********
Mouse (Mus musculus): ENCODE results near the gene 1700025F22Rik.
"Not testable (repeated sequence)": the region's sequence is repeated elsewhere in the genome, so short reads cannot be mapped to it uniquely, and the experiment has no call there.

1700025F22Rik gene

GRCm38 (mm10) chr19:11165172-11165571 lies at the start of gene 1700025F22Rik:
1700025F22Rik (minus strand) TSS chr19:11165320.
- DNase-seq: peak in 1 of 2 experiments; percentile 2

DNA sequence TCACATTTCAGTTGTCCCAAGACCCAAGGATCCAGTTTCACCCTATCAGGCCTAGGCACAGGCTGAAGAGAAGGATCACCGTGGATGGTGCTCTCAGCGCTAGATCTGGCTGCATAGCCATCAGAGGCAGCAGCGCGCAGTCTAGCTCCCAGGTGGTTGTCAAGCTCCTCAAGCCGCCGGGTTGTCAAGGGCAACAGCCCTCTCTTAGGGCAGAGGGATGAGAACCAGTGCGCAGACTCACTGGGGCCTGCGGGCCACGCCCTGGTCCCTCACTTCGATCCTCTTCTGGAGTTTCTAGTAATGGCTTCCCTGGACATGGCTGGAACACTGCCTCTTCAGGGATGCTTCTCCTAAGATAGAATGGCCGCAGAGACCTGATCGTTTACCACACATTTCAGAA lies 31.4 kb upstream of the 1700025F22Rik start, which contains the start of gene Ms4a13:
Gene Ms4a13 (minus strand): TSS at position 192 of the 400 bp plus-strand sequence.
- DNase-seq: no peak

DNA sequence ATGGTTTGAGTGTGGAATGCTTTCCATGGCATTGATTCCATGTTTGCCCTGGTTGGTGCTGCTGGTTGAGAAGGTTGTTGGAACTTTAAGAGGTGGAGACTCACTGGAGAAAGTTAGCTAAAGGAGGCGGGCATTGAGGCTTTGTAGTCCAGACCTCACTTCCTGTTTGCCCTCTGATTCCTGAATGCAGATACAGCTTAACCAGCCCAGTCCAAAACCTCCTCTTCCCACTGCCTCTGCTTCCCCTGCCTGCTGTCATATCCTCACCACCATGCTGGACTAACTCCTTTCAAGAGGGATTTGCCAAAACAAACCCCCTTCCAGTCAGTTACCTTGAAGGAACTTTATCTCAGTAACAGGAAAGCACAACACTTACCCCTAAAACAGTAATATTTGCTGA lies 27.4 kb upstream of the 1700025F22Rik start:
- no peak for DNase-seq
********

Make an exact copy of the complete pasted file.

Mouse (Mus musculus): ENCODE results near the gene 1700025F22Rik.
"Not testable (repeated sequence)": the region's sequence is repeated elsewhere in the genome, so short reads cannot be mapped to it uniquely, and the experiment has no call there.

1700025F22Rik gene

GRCm38 (mm10) chr19:11165172-11165571 lies at the start of gene 1700025F22Rik:
1700025F22Rik (minus strand) TSS chr19:11165320.
- DNase-seq: peak in 1 of 2 experiments; percentile 2

DNA sequence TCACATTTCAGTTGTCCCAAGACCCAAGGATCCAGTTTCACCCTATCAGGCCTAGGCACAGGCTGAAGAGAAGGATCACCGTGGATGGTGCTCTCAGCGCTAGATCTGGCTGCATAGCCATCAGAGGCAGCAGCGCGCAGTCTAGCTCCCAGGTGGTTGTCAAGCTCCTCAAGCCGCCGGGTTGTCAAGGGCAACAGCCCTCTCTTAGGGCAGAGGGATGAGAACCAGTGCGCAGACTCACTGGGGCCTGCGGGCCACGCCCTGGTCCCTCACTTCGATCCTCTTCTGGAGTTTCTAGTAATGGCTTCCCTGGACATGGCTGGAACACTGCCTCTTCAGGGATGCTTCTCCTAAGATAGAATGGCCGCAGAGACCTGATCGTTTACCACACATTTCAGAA lies 31.4 kb upstream of the 1700025F22Rik start, which contains the start of gene Ms4a13:
Gene Ms4a13 (minus strand): TSS at position 192 of the 400 bp plus-strand sequence.
- DNase-seq: no peak

DNA sequence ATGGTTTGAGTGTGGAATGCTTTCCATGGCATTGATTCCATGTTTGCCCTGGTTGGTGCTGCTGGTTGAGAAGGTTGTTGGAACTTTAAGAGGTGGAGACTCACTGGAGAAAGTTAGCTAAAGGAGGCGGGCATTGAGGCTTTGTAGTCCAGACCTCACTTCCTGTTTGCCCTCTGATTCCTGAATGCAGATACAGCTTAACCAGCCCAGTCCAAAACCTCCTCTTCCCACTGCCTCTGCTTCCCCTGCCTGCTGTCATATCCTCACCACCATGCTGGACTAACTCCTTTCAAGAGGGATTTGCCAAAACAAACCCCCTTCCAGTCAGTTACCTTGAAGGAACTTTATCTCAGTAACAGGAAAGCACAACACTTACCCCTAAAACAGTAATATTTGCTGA lies 27.4 kb upstream of the 1700025F22Rik start:
- no peak for DNase-seq